Minister’s secretive review of labour code fatally flawed: Biased process launched at the whim of lobby group, says AFL

A review of the labour code launched by Alberta employment minister Thomas Lukaszuk is doomed to fail unless the process is changed, says the province’s largest labour group.

“The minister has reacted to a request from a rabidly anti-labour group by embarking on an invitation-only review being held behind closed doors,” says Nancy Furlong, secretary treasurer of the Alberta Federation of Labour (AFL), which represents 145,000 workers.

“The minister chose not to announce this review publicly, and only select groups have been invited to make submissions. He has appointed a review panel that does not include a single labour representative. Finally, the lobby group that instigated this review has made biased proposals aimed only at weakening unions,” she says.

“If you start with a biased proposition and appoint a panel that represents only one viewpoint, you are not going to get a balanced result. While this review is said to be aimed at the construction industry, any changes to the labour code will affect all working Albertans,” says Furlong.

She called on the minister to make the review process fully public, open and transparent, for submissions to be sought and accepted from all those wanting to participate and for the review panel to be widened to include labour.

“We are disappointed, once again, to find that the employment minister appears to be showing favouritism. The minister has a history of bowing to industry pressure. Earlier this year, he ignored an all-party committee’s recommendation on minimum wage and decided to impose a two-tier structure after intense lobbying efforts from the Canadian Restaurant and Foodservices Association. He also listened to the farm-industry lobby in ignoring a judge’s recommendation to extend Occupational Health and Safety laws to cover farm workers after the death of Kevan Chandler,” she says.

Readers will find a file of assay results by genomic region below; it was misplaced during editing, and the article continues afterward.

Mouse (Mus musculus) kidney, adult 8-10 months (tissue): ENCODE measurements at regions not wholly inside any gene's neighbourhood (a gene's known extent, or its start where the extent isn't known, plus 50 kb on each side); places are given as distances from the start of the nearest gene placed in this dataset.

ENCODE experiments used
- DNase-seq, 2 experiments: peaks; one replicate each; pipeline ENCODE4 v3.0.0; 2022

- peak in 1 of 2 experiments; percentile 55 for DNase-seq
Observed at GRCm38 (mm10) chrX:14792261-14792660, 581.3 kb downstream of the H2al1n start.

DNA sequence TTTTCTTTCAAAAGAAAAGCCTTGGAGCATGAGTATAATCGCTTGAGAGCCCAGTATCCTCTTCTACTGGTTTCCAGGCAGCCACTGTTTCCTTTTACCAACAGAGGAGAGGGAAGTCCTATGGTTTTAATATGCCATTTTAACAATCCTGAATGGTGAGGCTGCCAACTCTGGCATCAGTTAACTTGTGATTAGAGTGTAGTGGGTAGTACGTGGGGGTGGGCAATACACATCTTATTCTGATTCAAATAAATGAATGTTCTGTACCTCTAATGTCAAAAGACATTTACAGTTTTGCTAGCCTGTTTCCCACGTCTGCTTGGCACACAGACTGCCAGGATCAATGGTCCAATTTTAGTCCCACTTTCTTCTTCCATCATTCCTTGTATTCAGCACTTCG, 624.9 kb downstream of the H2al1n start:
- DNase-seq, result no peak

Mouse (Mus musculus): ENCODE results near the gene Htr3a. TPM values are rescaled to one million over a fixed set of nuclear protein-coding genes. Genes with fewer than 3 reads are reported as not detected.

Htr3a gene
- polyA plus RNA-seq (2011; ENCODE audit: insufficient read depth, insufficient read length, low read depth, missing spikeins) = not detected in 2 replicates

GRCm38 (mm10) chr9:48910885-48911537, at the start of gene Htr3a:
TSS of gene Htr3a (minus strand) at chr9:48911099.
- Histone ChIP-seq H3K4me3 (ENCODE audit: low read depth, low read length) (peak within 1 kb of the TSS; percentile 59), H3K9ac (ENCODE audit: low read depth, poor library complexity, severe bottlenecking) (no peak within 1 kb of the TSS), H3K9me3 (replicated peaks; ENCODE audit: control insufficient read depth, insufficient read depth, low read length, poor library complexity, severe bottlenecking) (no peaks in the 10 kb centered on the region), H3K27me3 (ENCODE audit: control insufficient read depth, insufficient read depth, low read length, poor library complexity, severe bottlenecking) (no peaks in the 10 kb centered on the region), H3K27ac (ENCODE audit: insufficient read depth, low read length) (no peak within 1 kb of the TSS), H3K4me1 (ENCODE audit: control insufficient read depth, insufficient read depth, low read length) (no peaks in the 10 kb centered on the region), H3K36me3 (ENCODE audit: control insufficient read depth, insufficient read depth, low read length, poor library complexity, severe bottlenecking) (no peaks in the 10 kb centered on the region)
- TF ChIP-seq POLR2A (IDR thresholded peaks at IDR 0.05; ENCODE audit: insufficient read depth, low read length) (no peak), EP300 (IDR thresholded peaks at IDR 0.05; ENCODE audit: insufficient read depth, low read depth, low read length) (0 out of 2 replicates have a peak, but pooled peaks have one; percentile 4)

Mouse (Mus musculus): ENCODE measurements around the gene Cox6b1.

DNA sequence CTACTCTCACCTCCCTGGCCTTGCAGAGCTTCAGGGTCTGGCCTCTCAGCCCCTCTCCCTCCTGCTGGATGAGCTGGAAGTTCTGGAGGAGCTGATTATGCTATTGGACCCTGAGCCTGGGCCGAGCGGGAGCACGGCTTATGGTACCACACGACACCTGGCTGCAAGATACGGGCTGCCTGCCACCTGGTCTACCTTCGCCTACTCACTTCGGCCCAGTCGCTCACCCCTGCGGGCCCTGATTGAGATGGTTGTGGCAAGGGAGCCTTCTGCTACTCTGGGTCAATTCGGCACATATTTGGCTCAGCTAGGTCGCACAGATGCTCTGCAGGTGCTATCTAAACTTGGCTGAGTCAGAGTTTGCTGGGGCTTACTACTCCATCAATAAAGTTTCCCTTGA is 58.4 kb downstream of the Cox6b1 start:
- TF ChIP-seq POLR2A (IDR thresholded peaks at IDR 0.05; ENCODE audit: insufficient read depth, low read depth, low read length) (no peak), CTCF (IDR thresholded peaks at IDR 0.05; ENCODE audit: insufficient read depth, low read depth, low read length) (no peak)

“In 2008, the Alberta government responded to pressure from the anti-union Merit Contractors Association by passing Bill 26, which put severe restrictions on the ability of unions to operate in the construction industry,” says Furlong.

“This new call for a review is simply an attempt to by the Merit Contractors and the Christian Labour Association of Canada to tilt the laws in their favour – and to lower the wages and working conditions of all Albertans,” she says. “We expect our government to take a balanced approach. It has a responsibility to represent all Albertans. The government needs to fix this process now.”




Nancy Furlong, AFL Secretary Treasurer @ 780.720-8945 (cell) or 780.483-3021 (office)

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